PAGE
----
Articles Posted in Medicaid Fraud

Medicaid fraudWaveney Blackman, the owner of durable medical equipment company WaveCare Health services, has been charged with one act of healthcare fraud for filing claims to Medicaid for products that were never purchased through her business. Blackman pleaded guilty to these charges after one month and has been sentenced to 42 months in prison and ordered to forfeit $9.4 million, the sum of WaveCare’s proceeds from fraudulent claims.

During the years of 2010 to 2016, Blackman filed multiple claims to Medicaid for incontinence products, wound care supplies, and other pieces of durable medical equipment that resulted in revenue of $9.4 million. None of these products were ever given to Medicaid clients or even requested by one. These fraudulent claims were filed by Blackman herself, along with the assistance of her employees through a WaveCare biller.

Within one month of being charged, Blackman signed a plea agreement that detailed the illegal actions taken, as well as the proceeds she received from them. The government has seized a Mercedes, seven properties, and money traced to two separate bank accounts, and the judge ordered Blackman to pay the total of $9.4 million WaveCare reportedly received in fraudulent claims. She will also be sentenced to 42 months in prison.

NC-health-care-fraud-300x199Mental health company owner, Catinia Denise Farrington of Cyprus, Texas, pleaded guilty to health care fraud and tax evasion in September of 2018. As of March 1st, 2019, she has been sentenced to 60 months in prison after profiting $4 million from Medicaid and just under $400,000 from her tax evasion scheme.

Health Care Fraud Conspiracy

According to prosecutors, Farrington owned a mental health care company out of North Carolina, Durham County Mental Health and Behavioral Health Services, LLC. Through this company, she submitted thousands of fraudulent claims to Medicaid for services that were never performed. These incidents occurred between 2011 and 2015, but this is not the only fraudulent activity that Farrington participated in during this time.

Target Corp. will pay  $3 million to settle  allegations that it violated federal and state law by improperly billing and receiving payments from the state’s Medicaid program (MassHealth), Attorney General Maura Healey announced today.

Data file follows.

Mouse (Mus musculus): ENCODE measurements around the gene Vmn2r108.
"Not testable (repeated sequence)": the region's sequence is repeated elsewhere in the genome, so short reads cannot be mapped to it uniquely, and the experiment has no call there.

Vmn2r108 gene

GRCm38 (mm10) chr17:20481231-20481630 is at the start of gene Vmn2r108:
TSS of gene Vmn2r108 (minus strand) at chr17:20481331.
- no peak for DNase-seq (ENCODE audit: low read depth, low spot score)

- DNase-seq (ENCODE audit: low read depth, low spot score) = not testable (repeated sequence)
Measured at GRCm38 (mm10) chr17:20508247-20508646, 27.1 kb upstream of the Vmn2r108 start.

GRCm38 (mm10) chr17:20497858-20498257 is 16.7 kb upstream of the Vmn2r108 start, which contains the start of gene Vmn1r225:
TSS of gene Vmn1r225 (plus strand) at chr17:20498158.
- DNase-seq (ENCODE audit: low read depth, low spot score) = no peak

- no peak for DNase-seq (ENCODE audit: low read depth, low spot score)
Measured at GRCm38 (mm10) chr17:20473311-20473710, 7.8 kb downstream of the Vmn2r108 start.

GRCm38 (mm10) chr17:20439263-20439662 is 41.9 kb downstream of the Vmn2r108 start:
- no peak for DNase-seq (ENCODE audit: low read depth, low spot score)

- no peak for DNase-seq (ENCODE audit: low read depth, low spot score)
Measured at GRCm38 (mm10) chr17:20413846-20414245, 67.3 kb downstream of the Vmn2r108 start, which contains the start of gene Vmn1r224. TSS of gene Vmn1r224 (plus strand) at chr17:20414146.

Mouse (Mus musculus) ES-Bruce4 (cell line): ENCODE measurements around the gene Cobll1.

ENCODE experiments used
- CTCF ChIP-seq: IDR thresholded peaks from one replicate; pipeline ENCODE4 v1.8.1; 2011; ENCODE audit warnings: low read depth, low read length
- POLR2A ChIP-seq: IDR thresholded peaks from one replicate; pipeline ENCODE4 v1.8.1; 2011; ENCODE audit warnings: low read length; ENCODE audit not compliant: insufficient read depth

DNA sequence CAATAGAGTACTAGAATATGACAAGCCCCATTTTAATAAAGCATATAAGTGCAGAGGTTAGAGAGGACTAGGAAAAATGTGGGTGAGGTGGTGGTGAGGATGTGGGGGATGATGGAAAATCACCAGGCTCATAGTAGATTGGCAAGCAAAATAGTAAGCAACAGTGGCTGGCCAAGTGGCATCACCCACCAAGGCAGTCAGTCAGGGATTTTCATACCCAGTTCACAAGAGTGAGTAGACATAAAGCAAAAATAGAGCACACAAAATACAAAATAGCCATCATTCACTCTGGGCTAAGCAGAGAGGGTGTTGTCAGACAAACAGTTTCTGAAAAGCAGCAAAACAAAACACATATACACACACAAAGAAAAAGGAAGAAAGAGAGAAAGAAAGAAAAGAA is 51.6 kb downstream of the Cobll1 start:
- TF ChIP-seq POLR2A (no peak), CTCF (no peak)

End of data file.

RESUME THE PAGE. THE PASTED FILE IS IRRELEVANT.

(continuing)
Under the terms of the settlement, Target Corp. will pay $3 million to resolve allegations that from August 2009 through July 2015, the company operated an unauthorized automatic refill program at their Massachusetts locations.

Current regulations prohibit pharmacies in Massachusetts from automatically refilling prescriptions that were not explicitly requested by a MassHealth patient or caregiver at the time of each filling event. The AG’s Office alleges that Target automatically refilled prescriptions and billed MassHealth inappropriately for them

j-300x198Steven M. Butcher, 39, owner of MedMax LLC, which provided marketing services for compounded medications, pleaded guilty before U.S. District Judge John Michael Vazquez in Newark federal Court for conspiracy to commit healthcare fraud and violate the Anti-Kickback Statute.

Butcher used his company, MedMax,  to convince people to obtain unneeded compound medications and then bill the costs to various private and federal healthcare insurance plans.  MedMax was a marketing company for compound medications.  Butcher also paid several kickbacks from 2014 to 2015 for many individuals to fraudulently bill a health care benefit program that primarily serviced military families, called TRICARE, for unnecessary compound medications.

Compounded pharmacies prepare personalized medications based on specific prescriptions that include instructions for exact strength and dosage.

Medicare fraudFighting Medicaid Fraud

Hearing the term Medicaid fraud may conjure up images of lawyers and government officials, but the true cost is actually much closer to home for many people. Fraud and abuse in Medicaid cost taxpayers billions of dollars every year. Funds intended to help the sick end up being wasted.

But worse than the wasted time is the risk to patients caught up in unnecessary procedures that just line the pockets of unscrupulous health care companies. Imagine if you found out that your child had an unnecessary surgery just so that agency could make a few hundred dollars.

1-1-300x198Upcoding In The ER Could Be Stealing U.S. Tax Dollars

It’s an old and shady practice that has been in the forefront of Medicare and Medicaid fraud for years. Upcoding can hit taxpayers hard and drive emergency room bills to the thousands.

What is Upcoding?

healthcare-fraud-300x180Wyoming Psychologist Will Serve Prison Time for Health Care Fraud

A Wyoming Psychologist has admitted he committed health care fraud by falsely filing Medicaid claims. Gibson Buckley Condie, 57, of Powell, Wyoming has been sentenced to three years in prison and ordered to approximately $2.28 million in restitution, according to Justice.gov.

The Scheme

The Inspector General for Health and Human services reports that one third of Medicaid fraud criminal convictions the Feds obtained last year involved home health aides.

Thirty percent of the 2014 cases involved home health aides, while certified nursing aides were culprits in 9% of convictions. Next were medical support services workers (7%), the report found. All told, Medicaid Fraud Control Units  achieved 1,318 criminal convictions in fiscal 2014, compared to 1,344 a year earlier.

Over two-thirds (73%) were for fraud, and 27% were for patient abuse and neglect, the OIG reported.